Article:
Negligence – Legal Causation

In order to prove a case in negligence, a party must be able to prove both legal and factual causation. In other words, the party must not only be able to prove that the actions of a party proved something but that the actions were also a legally sufficient cause to hold someone liable and find negligence. Factual and legal causation are said to be distinguished from each other in an effort to avert the danger of a defendant being exposed to “liability in an indeterminate amount for an indeterminate time to an indeterminate class,” according to Justice Cardozo.

Once a party has factually proven that the actions of the other party have caused his or her injuries, the question becomes one of legal causation. One of the key factors influencing legal causation is the remoteness of the person’s harm from the negligence of the other. A person’s negligence is too remote or not a “proximate cause” of another’s injury or damages if a reasonable person would never reasonably foresee it happening. The idea of legal causation is to prevent negligence damages being awarded in events where no one could foresee something bad happening and so take the necessary steps to avoid it.

In cases involving medical malpractice, proximate cause is something easier to prove, particularly in surgical errors. In failure to diagnose or missed diagnosis cases, the issue of proximate cause is not nearly as easy to prove since it’s not as easy to tell what the actual damages are. Surgical errors are much easier, unless an individual has undergone a lot of surgeries with a number of different doctors in a very limited period of time.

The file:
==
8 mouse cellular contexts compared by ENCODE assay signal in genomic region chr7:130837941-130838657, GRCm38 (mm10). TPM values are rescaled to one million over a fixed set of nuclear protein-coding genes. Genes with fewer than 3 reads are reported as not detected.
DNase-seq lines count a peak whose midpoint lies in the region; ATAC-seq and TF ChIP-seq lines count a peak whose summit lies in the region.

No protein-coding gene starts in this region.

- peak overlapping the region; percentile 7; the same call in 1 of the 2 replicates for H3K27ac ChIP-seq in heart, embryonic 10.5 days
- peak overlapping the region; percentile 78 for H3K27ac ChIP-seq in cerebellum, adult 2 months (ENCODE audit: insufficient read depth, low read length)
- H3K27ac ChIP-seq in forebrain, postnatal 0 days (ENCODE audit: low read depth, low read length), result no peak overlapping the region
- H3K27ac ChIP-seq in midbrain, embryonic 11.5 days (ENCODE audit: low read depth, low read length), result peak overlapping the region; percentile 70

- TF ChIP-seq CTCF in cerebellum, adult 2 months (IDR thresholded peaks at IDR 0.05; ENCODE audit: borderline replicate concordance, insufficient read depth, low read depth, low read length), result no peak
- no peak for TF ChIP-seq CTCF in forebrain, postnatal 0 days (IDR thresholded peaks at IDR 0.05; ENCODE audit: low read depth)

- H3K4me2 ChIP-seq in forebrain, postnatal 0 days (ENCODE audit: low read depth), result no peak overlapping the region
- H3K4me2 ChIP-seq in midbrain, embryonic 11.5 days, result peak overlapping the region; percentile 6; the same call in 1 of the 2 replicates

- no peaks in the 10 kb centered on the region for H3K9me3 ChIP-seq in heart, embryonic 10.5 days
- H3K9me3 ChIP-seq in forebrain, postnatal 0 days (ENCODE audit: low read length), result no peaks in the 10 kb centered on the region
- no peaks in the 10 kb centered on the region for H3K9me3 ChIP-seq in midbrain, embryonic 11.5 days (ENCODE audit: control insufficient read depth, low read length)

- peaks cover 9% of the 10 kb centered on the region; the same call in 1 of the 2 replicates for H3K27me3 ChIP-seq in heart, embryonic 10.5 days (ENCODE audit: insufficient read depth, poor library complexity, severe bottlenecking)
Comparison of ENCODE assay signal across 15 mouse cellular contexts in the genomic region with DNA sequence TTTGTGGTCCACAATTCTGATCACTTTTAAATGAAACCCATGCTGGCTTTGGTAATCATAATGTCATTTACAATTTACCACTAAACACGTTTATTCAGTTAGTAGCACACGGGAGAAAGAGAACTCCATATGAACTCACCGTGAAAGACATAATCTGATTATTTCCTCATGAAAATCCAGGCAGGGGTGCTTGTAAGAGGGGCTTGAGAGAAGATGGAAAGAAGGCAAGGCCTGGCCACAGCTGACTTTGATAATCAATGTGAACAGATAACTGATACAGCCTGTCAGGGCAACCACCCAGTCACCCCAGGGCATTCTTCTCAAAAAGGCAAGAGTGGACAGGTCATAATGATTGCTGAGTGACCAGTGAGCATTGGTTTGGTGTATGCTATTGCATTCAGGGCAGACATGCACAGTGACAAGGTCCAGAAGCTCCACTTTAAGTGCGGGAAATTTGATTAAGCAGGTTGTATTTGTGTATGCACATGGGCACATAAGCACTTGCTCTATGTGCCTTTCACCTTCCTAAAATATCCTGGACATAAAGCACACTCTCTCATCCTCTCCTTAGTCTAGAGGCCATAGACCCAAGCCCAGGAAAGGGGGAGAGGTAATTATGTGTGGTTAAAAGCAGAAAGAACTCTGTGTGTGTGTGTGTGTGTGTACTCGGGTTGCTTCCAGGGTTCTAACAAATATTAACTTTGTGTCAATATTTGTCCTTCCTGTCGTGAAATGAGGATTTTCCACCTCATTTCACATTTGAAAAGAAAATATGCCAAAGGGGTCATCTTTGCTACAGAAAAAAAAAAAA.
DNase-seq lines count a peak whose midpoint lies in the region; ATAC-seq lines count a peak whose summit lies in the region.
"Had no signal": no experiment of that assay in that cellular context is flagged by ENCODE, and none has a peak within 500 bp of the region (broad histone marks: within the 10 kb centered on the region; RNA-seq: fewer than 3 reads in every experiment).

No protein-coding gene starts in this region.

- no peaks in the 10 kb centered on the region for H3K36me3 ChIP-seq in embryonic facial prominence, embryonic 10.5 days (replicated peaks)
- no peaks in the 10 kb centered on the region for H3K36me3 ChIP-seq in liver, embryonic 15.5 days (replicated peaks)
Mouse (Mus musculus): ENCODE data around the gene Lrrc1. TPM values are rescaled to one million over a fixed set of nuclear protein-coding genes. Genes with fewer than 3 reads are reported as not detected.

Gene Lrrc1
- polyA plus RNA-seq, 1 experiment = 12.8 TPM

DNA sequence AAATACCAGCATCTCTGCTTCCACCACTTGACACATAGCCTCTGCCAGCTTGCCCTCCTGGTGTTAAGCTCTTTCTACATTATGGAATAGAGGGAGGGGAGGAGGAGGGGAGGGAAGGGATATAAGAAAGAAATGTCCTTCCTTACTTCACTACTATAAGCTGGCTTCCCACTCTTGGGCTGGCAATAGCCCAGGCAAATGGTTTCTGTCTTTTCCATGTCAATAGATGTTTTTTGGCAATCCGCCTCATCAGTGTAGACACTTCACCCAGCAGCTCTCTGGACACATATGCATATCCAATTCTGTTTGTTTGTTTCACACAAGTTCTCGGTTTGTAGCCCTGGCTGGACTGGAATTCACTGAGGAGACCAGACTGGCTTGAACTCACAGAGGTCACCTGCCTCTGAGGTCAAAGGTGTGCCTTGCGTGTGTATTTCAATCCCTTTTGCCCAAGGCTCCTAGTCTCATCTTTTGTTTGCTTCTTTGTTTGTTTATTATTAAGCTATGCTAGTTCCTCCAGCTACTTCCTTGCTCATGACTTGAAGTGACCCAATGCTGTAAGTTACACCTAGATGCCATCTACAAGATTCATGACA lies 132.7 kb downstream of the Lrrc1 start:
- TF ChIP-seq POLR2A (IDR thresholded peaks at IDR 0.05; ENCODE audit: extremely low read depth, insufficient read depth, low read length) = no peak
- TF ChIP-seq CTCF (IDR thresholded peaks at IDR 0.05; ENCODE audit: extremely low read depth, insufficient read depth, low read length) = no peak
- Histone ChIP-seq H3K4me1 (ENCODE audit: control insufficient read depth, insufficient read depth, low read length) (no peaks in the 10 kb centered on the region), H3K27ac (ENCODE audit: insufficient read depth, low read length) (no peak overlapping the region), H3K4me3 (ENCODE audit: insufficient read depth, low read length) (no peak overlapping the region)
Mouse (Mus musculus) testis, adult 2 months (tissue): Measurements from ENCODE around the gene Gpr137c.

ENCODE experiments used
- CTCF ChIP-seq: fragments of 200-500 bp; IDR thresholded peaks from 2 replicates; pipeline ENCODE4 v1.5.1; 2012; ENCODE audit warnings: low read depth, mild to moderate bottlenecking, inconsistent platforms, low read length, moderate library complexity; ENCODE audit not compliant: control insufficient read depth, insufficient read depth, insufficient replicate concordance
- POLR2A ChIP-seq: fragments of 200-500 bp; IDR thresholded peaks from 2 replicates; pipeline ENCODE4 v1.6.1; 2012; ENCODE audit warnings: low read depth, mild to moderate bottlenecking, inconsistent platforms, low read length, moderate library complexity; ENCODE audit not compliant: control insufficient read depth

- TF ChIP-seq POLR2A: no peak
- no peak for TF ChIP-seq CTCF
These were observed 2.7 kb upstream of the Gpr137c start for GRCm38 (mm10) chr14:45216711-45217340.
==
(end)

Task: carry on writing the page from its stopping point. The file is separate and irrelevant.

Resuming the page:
In medical malpractice cases, it is usually harder to prove that there was a breach than that the doctor who committed an error was negligent in terms of legal and factual cause. Determining the breach is more difficult since the error that was committed was not necessarily a monumental error or even identifiable as an error at the time it was committed. Causation is much easier to prove since there are typically very few surgeons capable of making an error on a person at one time. Damages are also usually somewhat simple to prove for the same reason. Depending on the case, particularly in surgery, it is simple to say “I have no feet because the doctor amputated the wrong one.” The damages in the case are clear. The difficult part, for the jury, is awarding monetary damages.